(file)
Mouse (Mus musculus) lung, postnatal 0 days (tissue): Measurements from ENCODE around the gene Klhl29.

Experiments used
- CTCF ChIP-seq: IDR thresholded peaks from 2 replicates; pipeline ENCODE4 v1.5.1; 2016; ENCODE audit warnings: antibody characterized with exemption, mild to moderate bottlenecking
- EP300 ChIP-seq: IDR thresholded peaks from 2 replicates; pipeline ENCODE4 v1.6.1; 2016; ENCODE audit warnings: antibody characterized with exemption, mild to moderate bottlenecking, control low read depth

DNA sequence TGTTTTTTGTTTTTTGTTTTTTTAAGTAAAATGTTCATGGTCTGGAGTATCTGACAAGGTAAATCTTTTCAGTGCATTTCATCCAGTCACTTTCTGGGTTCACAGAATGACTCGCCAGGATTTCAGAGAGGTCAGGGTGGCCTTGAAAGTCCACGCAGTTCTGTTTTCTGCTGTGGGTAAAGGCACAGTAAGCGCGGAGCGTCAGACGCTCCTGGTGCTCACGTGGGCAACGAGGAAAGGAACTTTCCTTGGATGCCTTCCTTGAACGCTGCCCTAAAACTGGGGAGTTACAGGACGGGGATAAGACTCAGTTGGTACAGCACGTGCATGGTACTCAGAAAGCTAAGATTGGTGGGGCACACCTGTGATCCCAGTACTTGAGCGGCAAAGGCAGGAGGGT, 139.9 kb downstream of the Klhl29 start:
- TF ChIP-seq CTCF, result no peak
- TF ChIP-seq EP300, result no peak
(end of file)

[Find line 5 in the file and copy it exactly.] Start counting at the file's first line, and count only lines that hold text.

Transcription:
DNA sequence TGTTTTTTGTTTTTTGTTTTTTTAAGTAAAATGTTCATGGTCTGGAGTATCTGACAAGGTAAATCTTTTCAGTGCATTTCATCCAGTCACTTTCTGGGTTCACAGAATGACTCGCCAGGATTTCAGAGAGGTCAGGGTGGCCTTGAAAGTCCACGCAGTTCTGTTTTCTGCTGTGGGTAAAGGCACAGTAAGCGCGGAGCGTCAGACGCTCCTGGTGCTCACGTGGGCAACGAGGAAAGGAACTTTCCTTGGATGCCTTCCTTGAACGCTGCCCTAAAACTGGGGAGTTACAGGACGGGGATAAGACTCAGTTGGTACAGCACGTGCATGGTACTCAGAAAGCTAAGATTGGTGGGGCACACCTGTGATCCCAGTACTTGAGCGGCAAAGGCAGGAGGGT, 139.9 kb downstream of the Klhl29 start: